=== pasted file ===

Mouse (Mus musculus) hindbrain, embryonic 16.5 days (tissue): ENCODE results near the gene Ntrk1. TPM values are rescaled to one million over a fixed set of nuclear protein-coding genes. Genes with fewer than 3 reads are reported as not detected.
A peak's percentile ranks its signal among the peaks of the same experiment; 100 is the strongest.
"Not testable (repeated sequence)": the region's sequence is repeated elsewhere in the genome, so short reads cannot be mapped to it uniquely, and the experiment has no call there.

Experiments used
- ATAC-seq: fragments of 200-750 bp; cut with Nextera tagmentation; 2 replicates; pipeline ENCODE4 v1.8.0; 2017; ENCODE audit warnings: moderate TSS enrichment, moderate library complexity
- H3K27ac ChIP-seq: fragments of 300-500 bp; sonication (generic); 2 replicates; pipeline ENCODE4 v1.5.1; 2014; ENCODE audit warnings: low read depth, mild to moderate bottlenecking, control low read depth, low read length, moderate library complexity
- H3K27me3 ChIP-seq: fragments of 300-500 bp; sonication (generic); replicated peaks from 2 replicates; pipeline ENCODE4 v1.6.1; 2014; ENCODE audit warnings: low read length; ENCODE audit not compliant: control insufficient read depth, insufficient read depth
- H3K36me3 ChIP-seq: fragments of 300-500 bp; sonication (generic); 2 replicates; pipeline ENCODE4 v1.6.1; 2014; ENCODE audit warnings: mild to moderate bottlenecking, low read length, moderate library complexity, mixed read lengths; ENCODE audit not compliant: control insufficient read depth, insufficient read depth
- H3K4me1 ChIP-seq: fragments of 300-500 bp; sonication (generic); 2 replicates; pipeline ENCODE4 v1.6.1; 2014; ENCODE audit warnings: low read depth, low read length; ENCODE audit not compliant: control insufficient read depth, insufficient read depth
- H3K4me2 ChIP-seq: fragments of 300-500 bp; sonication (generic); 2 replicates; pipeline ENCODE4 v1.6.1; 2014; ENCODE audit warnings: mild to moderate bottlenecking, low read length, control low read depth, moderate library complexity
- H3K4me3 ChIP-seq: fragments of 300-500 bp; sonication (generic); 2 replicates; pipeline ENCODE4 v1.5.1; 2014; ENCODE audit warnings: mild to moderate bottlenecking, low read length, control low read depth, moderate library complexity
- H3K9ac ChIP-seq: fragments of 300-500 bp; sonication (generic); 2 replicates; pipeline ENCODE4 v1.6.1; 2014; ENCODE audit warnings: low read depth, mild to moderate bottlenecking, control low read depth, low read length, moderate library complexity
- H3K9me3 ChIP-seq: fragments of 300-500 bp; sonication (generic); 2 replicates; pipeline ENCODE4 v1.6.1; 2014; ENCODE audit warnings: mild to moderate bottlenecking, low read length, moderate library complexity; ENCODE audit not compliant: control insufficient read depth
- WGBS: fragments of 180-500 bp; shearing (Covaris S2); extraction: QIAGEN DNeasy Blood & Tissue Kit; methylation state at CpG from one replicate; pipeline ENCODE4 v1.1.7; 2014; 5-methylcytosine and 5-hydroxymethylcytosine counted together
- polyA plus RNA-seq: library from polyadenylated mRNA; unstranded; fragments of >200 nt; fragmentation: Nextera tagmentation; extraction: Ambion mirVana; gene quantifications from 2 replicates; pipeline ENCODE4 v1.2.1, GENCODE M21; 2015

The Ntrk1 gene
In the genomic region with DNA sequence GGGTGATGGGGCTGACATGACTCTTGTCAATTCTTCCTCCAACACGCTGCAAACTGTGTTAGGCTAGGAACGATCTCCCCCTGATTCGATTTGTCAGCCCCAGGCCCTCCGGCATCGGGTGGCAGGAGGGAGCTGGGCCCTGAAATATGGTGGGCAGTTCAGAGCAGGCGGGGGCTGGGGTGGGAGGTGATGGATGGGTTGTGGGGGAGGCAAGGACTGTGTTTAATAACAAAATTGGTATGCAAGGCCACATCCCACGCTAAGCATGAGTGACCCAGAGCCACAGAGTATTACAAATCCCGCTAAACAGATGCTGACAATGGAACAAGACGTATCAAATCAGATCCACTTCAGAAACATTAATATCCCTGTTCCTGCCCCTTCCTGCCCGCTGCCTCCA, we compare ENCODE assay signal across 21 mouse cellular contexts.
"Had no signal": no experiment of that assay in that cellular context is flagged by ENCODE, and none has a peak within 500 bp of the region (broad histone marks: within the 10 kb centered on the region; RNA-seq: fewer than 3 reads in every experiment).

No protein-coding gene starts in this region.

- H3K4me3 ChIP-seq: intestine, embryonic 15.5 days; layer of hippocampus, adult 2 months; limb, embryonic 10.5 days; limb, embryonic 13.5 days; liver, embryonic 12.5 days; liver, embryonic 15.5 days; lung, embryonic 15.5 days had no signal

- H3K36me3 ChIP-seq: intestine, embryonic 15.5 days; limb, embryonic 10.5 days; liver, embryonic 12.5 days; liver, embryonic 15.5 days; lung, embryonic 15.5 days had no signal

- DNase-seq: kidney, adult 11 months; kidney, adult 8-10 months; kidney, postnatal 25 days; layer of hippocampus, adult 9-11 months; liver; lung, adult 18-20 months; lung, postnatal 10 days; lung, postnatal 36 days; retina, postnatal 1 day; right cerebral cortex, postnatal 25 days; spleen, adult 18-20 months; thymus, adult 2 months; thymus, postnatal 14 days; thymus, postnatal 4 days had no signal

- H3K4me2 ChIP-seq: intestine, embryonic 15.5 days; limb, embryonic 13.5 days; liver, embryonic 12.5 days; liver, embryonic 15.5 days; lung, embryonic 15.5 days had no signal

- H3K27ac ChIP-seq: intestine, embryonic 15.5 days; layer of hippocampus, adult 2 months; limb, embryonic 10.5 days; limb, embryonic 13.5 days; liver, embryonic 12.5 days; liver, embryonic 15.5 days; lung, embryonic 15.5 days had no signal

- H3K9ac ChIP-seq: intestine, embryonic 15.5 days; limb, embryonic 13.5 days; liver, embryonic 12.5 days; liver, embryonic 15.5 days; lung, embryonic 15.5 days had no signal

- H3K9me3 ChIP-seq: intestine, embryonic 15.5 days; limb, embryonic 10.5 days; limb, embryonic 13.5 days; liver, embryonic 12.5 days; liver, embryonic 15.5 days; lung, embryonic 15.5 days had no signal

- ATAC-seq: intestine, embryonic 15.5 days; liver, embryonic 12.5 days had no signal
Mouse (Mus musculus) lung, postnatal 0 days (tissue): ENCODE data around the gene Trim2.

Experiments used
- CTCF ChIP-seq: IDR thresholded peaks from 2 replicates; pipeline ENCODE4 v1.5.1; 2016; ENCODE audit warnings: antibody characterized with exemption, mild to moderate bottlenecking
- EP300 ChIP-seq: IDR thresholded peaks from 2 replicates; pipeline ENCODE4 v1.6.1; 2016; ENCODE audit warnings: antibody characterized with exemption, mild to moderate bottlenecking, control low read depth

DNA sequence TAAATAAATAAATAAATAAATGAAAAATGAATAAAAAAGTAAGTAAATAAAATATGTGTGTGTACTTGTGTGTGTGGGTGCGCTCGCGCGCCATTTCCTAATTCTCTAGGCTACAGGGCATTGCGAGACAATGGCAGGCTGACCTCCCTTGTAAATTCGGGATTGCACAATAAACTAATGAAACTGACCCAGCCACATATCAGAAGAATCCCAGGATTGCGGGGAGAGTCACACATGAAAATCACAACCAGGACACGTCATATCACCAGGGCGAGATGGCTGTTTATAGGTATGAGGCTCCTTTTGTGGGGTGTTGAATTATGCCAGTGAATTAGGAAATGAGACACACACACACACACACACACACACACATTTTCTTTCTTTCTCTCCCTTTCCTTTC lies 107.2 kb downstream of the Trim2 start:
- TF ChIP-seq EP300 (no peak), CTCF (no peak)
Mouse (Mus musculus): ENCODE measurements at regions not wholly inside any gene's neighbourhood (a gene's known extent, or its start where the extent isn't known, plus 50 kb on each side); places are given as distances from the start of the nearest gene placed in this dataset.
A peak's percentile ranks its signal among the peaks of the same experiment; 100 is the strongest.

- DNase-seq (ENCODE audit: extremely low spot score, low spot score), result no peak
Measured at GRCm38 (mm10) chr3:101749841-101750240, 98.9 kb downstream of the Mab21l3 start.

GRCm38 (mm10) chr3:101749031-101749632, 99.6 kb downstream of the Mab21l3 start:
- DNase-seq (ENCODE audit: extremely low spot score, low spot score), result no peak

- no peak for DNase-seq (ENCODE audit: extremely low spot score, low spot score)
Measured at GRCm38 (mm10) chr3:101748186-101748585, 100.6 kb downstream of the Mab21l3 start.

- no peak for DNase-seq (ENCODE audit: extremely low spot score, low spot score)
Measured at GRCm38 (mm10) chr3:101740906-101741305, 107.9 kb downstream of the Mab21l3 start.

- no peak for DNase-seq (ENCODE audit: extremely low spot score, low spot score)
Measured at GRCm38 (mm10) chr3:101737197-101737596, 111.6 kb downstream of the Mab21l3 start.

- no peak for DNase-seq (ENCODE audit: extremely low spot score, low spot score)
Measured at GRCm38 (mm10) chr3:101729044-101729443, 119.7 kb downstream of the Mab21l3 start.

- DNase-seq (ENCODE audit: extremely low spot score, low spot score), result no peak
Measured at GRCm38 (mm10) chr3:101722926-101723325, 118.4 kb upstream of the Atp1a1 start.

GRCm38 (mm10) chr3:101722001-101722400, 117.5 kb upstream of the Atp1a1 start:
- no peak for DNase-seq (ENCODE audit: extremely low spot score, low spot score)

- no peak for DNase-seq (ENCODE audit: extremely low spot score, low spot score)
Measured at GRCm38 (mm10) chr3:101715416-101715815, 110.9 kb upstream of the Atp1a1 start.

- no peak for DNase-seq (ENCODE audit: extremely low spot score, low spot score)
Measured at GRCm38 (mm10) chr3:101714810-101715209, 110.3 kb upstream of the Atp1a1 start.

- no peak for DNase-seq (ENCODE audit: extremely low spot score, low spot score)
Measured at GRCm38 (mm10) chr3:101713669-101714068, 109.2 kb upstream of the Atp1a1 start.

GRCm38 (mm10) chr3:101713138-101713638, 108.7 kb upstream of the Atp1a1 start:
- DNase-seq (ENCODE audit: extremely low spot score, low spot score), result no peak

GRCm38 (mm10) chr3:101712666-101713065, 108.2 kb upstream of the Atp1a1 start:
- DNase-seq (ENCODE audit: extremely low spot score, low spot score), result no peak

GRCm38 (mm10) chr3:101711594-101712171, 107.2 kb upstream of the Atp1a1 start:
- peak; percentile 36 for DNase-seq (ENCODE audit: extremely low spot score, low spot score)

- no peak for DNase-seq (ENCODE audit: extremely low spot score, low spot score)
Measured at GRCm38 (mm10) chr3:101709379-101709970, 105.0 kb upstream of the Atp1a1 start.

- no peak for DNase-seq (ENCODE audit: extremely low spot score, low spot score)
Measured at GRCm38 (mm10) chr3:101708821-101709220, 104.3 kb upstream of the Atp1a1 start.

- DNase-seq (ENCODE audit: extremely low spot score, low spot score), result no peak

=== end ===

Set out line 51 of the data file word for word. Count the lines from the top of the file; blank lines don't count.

- no peak for DNase-seq (ENCODE audit: extremely low spot score, low spot score)